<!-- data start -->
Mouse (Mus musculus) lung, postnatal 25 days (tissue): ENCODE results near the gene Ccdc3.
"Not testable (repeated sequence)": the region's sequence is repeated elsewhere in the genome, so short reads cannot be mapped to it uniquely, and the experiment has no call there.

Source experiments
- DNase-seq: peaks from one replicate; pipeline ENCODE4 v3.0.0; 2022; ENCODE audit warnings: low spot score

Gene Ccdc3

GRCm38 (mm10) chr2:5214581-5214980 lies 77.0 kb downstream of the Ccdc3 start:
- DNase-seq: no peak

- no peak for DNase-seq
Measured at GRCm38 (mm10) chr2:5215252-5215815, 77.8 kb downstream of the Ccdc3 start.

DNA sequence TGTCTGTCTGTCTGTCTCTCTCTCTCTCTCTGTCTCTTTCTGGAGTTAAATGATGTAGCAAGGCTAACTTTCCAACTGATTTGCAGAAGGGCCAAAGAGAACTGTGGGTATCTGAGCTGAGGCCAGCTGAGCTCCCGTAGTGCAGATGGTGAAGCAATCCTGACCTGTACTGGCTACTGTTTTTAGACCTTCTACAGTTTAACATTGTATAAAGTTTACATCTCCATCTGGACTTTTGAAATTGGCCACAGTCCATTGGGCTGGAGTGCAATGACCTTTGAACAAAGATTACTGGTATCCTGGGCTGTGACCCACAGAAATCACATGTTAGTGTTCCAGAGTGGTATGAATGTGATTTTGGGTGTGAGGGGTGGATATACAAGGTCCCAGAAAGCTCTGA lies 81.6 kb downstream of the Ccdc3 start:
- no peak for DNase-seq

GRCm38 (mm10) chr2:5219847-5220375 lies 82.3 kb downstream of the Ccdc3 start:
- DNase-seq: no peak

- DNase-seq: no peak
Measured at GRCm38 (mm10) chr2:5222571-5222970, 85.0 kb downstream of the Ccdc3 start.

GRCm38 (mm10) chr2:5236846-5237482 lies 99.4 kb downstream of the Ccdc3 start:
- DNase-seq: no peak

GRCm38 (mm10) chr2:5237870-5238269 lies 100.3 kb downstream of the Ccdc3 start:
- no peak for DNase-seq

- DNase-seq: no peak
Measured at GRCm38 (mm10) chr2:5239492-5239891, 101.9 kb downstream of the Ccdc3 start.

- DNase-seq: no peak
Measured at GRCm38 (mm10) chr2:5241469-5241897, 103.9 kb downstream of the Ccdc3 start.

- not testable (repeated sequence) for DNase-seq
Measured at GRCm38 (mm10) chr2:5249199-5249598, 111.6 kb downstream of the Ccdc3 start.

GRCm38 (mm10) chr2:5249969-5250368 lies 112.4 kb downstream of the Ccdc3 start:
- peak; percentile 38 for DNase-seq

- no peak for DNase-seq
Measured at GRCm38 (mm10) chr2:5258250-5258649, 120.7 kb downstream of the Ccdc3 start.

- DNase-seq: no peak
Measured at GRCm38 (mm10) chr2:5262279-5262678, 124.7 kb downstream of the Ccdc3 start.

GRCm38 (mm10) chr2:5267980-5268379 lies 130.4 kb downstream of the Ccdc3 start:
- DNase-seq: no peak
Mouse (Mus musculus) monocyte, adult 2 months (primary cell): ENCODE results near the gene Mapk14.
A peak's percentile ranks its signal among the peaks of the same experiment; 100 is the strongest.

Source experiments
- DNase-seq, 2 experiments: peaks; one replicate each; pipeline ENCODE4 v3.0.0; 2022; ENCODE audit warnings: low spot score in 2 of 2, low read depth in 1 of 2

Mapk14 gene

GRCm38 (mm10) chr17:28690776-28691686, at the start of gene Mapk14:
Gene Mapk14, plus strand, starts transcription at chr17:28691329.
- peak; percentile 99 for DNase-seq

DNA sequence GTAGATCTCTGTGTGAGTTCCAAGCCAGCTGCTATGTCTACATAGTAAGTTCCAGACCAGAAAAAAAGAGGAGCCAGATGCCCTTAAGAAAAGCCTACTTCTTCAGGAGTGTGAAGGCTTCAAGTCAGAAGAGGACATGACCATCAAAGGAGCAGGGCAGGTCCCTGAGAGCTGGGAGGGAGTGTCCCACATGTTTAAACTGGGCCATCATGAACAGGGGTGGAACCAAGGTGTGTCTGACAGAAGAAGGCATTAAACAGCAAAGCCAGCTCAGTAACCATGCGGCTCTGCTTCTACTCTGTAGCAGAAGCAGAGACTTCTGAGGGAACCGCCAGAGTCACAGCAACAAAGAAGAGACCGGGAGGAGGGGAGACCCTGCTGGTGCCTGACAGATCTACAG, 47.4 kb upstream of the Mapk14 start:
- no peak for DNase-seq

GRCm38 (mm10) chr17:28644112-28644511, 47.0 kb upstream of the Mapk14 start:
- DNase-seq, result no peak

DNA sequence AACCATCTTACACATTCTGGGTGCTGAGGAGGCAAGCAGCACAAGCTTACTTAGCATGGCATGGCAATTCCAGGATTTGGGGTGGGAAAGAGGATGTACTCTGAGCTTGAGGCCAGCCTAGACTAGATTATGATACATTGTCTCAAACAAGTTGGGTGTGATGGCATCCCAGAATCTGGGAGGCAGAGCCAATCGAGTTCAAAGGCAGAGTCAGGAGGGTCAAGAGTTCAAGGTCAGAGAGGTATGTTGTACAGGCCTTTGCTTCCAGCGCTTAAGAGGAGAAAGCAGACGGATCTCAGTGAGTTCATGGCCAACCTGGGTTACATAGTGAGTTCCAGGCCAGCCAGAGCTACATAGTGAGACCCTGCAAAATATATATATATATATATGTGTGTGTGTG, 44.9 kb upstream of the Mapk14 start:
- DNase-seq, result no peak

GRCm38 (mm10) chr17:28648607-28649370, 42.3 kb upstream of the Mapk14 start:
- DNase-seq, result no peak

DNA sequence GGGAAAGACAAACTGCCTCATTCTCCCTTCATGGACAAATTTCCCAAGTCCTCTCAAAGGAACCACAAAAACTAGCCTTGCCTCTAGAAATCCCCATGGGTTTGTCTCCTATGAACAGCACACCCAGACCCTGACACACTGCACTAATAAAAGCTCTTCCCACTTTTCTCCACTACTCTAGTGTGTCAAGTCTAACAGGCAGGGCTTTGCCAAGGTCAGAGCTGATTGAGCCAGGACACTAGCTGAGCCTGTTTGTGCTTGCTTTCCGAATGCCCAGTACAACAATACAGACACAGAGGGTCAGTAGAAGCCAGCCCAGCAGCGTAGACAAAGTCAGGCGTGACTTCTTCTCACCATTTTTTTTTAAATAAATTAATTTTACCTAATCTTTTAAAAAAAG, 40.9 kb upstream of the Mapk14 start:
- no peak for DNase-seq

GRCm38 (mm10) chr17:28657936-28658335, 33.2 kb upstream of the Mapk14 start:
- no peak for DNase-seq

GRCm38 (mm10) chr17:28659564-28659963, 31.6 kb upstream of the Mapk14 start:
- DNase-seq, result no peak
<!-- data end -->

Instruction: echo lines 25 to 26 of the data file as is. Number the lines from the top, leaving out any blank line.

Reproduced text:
Measured at GRCm38 (mm10) chr2:5249199-5249598, 111.6 kb downstream of the Ccdc3 start.

GRCm38 (mm10) chr2:5249969-5250368 lies 112.4 kb downstream of the Ccdc3 start: